Text & Transcriptions By Andy Ziker | Video Lesson By Nate Brown
Hubert Payne honors each song with impeccable feel and musicality, while also breaking down longstanding traditions. The following excerpts from the new Little Big Town album, The Breaker, are each great examples of his understated genius.
“Lost In California”
Payne holds the fort with a one-handed sixteenth-note hi-hat groove and sparse bass drum, and piques our interest with accented hi-hat and an echo effect on the snare (most backbeats are immediately followed by a ghost note). After a two-measure pause, Payne transitions smoothly to the chorus pattern by keeping the sixteenths rolling along. “I referenced the groove from ‘Come On, Get Higher’ by Matt Nathanson,” Payne says. “I love Jason McGerr’s hi-hat pattern on that track. I wanted the sixteenth pulse to have a funky energy like Adam Deitch. I chose a detuned snare and some vintage drums to make it feel like an old Motown recording.”
Payne holds a brush in his right hand and a Regal Tip Blastick in his left, which creates a slightly uneven snare attack within the alternating sixteenth-note flow. Ghosted diddles, snare accents, and a well-placed bass drum create a three-dimensional effect. Payne says, “My approach for ‘Free’ was based sonically on a Dave Matthews Band song called ‘Lover Lay Down.’ I loved the movement and feel Carter Beauford was able to create using Blasticks. I was also inspired by the hip-hop beat from Doug E Fresh & The Get Fresh Crew’s song, ‘The Show.’”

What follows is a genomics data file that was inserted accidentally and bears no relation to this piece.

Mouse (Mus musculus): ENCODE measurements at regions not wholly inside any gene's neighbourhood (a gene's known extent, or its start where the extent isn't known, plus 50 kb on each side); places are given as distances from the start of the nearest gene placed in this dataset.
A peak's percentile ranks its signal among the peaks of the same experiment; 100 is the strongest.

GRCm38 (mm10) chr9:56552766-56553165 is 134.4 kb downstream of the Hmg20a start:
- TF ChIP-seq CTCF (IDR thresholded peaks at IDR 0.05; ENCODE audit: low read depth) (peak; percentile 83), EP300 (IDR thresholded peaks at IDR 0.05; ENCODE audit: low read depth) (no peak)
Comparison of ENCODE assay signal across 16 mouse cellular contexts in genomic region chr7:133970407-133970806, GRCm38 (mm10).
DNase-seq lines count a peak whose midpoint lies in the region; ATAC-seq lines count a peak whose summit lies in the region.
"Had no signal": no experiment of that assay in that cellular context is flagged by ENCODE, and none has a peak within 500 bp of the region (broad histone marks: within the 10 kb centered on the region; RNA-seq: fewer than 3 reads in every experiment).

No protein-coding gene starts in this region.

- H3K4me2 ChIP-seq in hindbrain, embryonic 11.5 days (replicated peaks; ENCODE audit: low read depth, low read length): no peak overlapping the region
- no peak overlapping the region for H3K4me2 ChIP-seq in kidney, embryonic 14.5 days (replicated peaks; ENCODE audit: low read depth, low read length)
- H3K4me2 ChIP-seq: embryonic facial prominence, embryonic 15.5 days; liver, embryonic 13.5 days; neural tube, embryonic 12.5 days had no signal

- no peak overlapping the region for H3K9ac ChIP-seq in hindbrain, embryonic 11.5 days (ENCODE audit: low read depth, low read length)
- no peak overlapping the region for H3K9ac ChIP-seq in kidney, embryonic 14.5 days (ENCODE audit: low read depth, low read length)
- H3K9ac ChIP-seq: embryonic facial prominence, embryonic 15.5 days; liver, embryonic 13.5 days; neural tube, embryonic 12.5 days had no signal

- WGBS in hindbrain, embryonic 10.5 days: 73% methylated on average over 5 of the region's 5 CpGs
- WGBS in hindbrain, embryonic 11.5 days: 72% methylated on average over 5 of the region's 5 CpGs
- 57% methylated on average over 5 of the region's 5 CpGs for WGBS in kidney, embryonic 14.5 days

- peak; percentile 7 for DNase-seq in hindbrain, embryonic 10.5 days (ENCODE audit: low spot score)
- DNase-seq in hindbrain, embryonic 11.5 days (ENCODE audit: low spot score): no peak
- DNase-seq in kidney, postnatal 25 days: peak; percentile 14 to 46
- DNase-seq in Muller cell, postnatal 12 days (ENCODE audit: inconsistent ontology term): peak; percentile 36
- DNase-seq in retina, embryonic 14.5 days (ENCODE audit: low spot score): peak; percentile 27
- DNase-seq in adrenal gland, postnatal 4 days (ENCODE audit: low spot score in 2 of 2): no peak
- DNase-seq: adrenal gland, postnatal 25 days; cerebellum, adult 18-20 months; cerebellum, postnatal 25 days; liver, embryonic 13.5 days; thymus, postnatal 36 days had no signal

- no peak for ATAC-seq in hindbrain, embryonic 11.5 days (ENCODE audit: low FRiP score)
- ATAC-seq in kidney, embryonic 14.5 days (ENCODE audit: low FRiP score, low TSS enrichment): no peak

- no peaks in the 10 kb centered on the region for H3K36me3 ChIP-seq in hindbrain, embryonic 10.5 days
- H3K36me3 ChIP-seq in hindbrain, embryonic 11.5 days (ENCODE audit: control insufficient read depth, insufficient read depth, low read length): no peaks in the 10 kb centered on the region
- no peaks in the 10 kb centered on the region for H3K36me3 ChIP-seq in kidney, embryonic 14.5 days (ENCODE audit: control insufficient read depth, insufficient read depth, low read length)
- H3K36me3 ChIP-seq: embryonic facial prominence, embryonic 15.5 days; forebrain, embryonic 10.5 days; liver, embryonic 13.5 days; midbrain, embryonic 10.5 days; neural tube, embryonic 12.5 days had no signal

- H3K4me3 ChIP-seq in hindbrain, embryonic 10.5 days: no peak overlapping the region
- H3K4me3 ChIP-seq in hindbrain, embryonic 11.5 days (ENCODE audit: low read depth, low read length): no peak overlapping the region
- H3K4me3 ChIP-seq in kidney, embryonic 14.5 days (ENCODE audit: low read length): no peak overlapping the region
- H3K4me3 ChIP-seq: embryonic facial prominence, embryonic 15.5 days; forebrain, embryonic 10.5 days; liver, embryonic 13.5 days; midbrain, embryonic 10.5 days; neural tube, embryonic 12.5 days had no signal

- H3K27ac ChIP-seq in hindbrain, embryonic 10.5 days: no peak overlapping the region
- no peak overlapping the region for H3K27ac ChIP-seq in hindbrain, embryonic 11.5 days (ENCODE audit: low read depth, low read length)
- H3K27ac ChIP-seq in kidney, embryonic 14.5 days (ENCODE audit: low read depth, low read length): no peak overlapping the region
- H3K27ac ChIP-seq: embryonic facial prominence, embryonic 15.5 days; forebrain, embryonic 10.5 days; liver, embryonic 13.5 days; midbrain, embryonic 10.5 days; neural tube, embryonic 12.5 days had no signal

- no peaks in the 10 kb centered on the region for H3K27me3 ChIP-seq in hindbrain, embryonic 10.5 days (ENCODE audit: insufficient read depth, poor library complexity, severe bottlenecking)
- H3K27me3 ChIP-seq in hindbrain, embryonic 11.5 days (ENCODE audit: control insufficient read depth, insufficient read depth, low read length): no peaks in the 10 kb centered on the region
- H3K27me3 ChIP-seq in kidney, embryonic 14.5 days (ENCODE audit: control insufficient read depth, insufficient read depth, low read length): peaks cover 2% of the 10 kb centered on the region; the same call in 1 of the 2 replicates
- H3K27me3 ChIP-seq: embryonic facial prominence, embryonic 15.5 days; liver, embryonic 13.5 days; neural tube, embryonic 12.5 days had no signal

Entering in the middle of the opening chorus with a four-note pick-up, Payne never looks back. Ghosted notes on the snare serve to fill in the gaps between syncopated bass drum/snare backbeat and consecutive eighth-notes on closed and open hi-hat. Payne adds, “When I heard the demo for the song my first thought was: John Bonham would kill this! I tried to bring in his spirit from the Led Zeppelin song ‘D’yer Mak’er’”